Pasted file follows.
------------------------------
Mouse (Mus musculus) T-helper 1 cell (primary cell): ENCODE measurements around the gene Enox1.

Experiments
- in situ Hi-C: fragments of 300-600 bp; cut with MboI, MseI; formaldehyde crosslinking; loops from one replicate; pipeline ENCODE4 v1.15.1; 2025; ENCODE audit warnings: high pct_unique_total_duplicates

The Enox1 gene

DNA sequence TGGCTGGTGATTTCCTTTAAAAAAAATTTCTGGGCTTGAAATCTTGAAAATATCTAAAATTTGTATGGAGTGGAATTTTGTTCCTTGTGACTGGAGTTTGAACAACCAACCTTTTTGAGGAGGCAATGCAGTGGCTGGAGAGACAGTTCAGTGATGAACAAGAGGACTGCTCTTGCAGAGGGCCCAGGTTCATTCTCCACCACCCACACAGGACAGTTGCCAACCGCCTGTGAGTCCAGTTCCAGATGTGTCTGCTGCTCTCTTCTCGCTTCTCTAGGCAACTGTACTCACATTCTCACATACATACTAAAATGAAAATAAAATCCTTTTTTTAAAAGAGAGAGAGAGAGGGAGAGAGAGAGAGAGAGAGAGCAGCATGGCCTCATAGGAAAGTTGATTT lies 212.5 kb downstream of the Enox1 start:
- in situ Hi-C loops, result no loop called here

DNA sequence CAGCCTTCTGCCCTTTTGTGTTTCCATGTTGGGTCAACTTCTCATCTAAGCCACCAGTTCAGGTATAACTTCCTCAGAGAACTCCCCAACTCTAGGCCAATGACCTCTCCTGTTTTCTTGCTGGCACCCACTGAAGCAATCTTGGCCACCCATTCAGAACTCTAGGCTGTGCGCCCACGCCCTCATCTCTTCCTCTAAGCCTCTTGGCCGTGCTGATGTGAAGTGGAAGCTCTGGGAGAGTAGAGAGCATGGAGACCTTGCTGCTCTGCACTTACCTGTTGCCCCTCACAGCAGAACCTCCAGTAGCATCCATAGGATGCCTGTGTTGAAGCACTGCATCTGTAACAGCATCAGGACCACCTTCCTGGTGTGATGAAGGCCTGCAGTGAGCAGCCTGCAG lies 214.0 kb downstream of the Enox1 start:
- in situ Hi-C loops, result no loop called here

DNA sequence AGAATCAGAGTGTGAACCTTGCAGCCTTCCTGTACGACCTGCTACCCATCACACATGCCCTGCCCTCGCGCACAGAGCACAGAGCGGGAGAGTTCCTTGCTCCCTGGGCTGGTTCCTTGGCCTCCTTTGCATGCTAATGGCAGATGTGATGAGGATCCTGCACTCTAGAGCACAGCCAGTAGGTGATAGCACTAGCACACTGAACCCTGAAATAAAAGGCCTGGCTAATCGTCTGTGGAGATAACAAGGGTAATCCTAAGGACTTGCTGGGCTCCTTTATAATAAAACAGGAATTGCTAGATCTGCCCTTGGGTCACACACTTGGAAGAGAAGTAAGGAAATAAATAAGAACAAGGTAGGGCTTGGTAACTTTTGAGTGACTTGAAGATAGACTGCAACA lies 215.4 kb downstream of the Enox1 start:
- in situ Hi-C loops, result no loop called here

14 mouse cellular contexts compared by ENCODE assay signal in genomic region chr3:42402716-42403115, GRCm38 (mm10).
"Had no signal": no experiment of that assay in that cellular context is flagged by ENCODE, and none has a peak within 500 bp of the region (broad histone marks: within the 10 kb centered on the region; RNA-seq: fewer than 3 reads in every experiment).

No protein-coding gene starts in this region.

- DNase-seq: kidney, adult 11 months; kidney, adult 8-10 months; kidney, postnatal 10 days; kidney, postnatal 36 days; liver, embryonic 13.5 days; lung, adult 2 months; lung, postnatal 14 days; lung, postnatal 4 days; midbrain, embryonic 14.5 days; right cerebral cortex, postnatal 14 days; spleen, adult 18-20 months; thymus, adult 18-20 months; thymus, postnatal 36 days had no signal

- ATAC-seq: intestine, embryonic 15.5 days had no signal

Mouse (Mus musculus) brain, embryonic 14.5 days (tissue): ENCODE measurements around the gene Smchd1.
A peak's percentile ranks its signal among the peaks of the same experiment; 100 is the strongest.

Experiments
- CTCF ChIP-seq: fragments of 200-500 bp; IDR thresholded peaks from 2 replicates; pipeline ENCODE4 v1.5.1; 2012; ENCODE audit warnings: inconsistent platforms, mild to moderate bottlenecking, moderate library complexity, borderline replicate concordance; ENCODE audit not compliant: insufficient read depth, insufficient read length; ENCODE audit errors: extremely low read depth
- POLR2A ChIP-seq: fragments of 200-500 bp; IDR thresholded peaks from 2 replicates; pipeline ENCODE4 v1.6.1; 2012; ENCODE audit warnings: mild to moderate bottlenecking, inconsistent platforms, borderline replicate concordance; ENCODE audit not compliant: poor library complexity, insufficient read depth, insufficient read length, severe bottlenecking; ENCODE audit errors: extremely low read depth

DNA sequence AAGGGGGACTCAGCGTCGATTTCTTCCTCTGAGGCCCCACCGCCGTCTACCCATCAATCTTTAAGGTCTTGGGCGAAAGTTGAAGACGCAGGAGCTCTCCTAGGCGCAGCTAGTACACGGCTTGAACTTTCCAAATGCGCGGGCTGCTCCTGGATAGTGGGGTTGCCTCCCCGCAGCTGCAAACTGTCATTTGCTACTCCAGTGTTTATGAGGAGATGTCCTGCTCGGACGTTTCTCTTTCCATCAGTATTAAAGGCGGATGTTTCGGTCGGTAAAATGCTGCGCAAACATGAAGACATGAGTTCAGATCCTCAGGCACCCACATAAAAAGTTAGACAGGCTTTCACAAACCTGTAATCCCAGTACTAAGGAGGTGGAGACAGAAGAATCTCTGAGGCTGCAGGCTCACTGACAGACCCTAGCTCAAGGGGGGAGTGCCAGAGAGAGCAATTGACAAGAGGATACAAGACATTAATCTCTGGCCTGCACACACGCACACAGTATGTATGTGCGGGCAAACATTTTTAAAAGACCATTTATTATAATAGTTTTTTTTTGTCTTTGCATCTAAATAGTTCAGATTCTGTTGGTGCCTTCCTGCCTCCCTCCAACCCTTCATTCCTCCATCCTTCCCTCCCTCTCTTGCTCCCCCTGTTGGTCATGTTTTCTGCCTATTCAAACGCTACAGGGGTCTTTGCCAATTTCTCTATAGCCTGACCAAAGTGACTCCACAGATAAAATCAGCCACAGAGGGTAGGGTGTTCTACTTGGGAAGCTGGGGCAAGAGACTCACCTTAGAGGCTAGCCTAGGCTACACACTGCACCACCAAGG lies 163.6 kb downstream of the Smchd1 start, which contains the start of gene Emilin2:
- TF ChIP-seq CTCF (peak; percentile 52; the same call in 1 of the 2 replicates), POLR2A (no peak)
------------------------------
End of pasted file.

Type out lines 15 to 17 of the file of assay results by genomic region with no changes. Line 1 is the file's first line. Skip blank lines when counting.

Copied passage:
- ATAC-seq: intestine, embryonic 15.5 days had no signal

Mouse (Mus musculus) brain, embryonic 14.5 days (tissue): ENCODE measurements around the gene Smchd1.
A peak's percentile ranks its signal among the peaks of the same experiment; 100 is the strongest.